The development of a film industry in Nigeria was incredibly late in comparison to its neighboring countries: Burkina Faso, Senegal, and Cote d’Ivoire all had vibrant industries by the early 1960s, nearly thirty years before Nollywood was formally established. This progression should seem out of place- Nigeria has always been a much larger state in terms of population, economy and urban development. But the one factor that makes Nigeria’s relationship with film different than these other states is something essential to the history of many African countries: colonialism. Burkina Faso, Senegal and Côte d’Ivoire are all former French colonies. The French have had a rich film culture since the earliest days of moving pictures, from the poetic realist directors of the 1930s to the French New Wave that effectively modernized international cinema. The French passed on this culture to their colonies; even post-independence, the French aided in the development of film industries in their former colonies. Still today, many films coming out of Francophone West Africa are still co-produced by France, or use French capital or technology. Nigeria is a former colony of Great Britain, a nation whose film culture nears irrelevancy when compared with France. After independence, British support for film in Nigeria was nearly non-existent.
While lack of foreign intervention delayed the development of Nollywood, the industry, as a result, is wholly unique. In postcolonial Africa, many states have struggled to reclaim African identity. Nollywood, perhaps, is the only film industry on the continent able to call itself a truly African cinema- and probably, a lot of the distaste for Nollywood in the international film community can be attributed to this independence. The critics of the West are quick to deem Nollywood an inferior art form, with too many technical failings to warrant serious attention- yet they fail to recognize the magnitude of the feat of Nollywood. From a continent stricken for nearly a century and a half with unwanted foreign influence and control, Nigeria has managed to build an industry commercially on par with the rest of the world, and that acts as a source of cultural pride.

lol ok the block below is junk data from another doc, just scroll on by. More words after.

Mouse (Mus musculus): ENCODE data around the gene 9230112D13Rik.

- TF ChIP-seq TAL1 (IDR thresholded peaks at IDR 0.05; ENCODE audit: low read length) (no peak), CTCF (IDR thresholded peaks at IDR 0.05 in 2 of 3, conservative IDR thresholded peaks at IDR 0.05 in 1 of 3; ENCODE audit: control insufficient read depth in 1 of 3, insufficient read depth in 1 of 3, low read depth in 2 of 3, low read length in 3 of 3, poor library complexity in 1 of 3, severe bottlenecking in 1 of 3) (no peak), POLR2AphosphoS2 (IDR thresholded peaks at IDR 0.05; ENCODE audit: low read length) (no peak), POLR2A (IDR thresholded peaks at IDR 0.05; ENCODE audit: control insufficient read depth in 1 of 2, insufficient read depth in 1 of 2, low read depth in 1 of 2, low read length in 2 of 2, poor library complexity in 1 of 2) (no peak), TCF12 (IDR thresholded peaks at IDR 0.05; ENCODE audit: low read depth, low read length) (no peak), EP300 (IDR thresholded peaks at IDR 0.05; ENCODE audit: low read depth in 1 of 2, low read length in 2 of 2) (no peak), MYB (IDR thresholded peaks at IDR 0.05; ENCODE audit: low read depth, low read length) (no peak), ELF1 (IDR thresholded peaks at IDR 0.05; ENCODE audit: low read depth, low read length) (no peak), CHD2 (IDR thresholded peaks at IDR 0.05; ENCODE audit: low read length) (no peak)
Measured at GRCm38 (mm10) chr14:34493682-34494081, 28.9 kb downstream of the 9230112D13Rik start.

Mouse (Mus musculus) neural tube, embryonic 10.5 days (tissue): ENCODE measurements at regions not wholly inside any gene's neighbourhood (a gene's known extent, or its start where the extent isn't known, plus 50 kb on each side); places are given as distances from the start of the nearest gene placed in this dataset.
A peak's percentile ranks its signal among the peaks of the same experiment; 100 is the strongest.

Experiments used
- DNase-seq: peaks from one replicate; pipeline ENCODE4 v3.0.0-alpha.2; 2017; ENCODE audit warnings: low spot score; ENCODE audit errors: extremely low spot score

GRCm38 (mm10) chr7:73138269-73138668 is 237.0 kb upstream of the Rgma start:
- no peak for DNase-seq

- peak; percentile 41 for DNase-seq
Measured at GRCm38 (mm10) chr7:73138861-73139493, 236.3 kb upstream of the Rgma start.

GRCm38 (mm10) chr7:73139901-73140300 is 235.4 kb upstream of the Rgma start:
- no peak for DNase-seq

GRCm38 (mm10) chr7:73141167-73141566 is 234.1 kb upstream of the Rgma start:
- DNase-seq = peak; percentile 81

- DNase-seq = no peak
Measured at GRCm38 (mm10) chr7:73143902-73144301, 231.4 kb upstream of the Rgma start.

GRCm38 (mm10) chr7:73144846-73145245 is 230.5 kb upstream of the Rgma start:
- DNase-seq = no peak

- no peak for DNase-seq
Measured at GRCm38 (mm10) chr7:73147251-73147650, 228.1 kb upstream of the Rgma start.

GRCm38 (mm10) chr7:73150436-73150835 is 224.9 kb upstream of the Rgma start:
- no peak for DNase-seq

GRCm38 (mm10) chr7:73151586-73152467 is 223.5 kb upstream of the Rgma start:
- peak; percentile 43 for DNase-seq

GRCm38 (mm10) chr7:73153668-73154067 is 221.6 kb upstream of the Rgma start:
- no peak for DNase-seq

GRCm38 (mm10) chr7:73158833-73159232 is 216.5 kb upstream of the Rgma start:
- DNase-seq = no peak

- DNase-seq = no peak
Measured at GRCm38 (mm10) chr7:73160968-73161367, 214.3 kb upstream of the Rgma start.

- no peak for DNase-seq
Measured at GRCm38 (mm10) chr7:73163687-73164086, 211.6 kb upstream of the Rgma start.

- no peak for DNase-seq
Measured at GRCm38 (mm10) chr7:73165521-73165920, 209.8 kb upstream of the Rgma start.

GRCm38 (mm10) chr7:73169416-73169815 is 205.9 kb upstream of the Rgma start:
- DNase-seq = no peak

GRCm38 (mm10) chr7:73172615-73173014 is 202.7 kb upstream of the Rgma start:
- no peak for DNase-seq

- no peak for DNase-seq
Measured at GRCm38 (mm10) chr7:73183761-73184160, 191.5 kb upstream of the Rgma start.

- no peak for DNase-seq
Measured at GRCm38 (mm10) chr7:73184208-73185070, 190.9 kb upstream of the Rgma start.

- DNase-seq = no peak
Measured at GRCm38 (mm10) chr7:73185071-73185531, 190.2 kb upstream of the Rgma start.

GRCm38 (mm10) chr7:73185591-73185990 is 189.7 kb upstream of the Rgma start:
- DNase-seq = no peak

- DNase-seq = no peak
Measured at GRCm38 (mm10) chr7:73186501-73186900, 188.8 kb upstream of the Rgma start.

Ogbemudia notes, “Sometimes, particularly in Western media it is easy to feel like only white people can be involved with art…my relationship with Nollywood is one of affirmation…In Nollywood, actresses are dark-skinned, look African and are considered beautiful.” Nollywood has succeeded in telling Nigerian stories from Nigerian perspectives, not from the view of the white savior figure so often used in Western films set in Africa (see Blood Diamond or Machine Gun Preacher).
For this industry born of piracy, bolstered by a strong domestic audience and undeterred by foreign negativity, the future looks bright- beyond the success of their turn at the TIFF, Nollywood has begun to attract international stars to their sets: Danny Glover, who is of Nigerian descent, stars in one of Lagos’s films at the festival, an Ebola docudrama titled 93 Days. British-Nigerian actor David Oyelowo, known for his star making turn in 2015’s Selma, told reporters at TIFF that he would be making Nollywood films in the very immediate future. In the meantime, with a hopeful glint in the eyes of her people, Nigeria watches, and waits.